Webcam notarizations get the legal go-ahead
Have you ever spent a weekend frantically running around, trying to find an open notary to authorize a document?
Well, physically standing before a notary may soon be a thing of the past, as Virginia just became the first U.S. state to explicitly allow webcam notarizations.
According to Chris Hawkins of NotaryNow, the bill was created as a way to counteract notary fraud such as the infamous "robo-signing," which occurred during the recent foreclosure crisis.
"Bill HB 2318 outlines a model for notarization that vastly increases the security of notarial transactions," Hawkins told TG Daily.
"We believe webcam-based notarization is more than capable of reducing vulnerability to fraud. It is also more more convenient, particularly for disabled consumers."
Hawkins added that residents of all 50 states can take advantage of the new law by simply logging onto NotaryNow.com.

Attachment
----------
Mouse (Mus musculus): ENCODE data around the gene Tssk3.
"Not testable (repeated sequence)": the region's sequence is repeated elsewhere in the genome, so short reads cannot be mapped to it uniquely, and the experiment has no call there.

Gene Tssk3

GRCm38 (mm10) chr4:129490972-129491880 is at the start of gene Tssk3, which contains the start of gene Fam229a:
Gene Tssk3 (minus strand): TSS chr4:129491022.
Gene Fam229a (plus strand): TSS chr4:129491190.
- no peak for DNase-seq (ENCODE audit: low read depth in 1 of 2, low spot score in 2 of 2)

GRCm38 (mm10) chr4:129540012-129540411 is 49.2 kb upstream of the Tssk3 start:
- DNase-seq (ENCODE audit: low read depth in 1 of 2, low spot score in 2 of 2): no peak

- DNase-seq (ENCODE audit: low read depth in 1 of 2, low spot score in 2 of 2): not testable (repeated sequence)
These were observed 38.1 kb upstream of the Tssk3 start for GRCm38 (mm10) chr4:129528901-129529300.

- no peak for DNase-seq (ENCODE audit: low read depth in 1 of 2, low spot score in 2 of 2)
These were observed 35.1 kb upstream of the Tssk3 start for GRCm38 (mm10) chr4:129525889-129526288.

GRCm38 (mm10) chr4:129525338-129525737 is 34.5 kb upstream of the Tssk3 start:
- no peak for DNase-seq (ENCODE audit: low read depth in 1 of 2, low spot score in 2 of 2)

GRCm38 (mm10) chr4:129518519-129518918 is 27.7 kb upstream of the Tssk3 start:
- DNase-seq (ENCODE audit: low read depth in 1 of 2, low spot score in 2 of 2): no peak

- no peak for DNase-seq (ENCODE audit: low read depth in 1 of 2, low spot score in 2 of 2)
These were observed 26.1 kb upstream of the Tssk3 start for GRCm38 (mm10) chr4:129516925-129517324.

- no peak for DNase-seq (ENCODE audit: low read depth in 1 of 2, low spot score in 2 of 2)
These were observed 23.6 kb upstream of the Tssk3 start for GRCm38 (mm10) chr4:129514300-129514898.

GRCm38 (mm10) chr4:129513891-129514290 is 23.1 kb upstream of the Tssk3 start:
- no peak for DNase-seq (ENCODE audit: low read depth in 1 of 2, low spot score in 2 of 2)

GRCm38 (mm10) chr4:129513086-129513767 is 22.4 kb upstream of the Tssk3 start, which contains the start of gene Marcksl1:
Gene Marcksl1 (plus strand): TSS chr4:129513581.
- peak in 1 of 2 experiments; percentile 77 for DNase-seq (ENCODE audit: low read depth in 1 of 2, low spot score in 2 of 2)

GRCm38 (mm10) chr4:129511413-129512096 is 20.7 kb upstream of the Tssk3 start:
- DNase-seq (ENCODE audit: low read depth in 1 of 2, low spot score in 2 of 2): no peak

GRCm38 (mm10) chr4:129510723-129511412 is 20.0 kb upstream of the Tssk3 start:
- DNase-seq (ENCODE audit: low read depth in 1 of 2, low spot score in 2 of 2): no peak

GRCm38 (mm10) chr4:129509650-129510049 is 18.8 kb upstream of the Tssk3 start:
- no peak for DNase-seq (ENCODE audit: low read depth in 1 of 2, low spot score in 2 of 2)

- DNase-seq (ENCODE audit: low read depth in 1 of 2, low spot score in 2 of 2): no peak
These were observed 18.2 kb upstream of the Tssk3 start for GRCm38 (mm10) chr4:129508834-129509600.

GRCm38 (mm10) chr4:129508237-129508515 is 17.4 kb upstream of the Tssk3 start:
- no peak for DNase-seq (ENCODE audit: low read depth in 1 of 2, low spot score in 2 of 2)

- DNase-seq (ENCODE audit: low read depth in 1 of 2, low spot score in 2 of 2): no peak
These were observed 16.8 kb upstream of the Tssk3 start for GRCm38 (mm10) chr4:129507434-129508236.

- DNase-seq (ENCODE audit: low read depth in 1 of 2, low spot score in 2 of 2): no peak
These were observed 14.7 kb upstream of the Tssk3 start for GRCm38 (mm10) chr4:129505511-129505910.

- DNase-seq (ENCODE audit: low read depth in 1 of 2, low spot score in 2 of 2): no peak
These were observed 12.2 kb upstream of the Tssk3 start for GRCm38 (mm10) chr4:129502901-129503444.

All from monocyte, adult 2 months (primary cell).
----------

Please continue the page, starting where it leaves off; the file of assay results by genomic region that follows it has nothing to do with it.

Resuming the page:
However, he emphasized that notary stamps issued (at this stage) would be from Virginia.
Meaning, if someone in Connecticut required a document to be notarized with a Connecticut-specific stamp, they wouldn't be able to use the above-mentioned service.
So, how does the NotaryNow work?
Well, users simply create an account and verify their identity with an authentication tool by uploading valid forms of identification.
They are then put in contact with a notary (who is physically present in Virginia) via webcam. The client uploads his or her document(s).
Upon approval from the notary, a revised document affixed with a digital certificate is issued and can be downloaded or printed out immediately.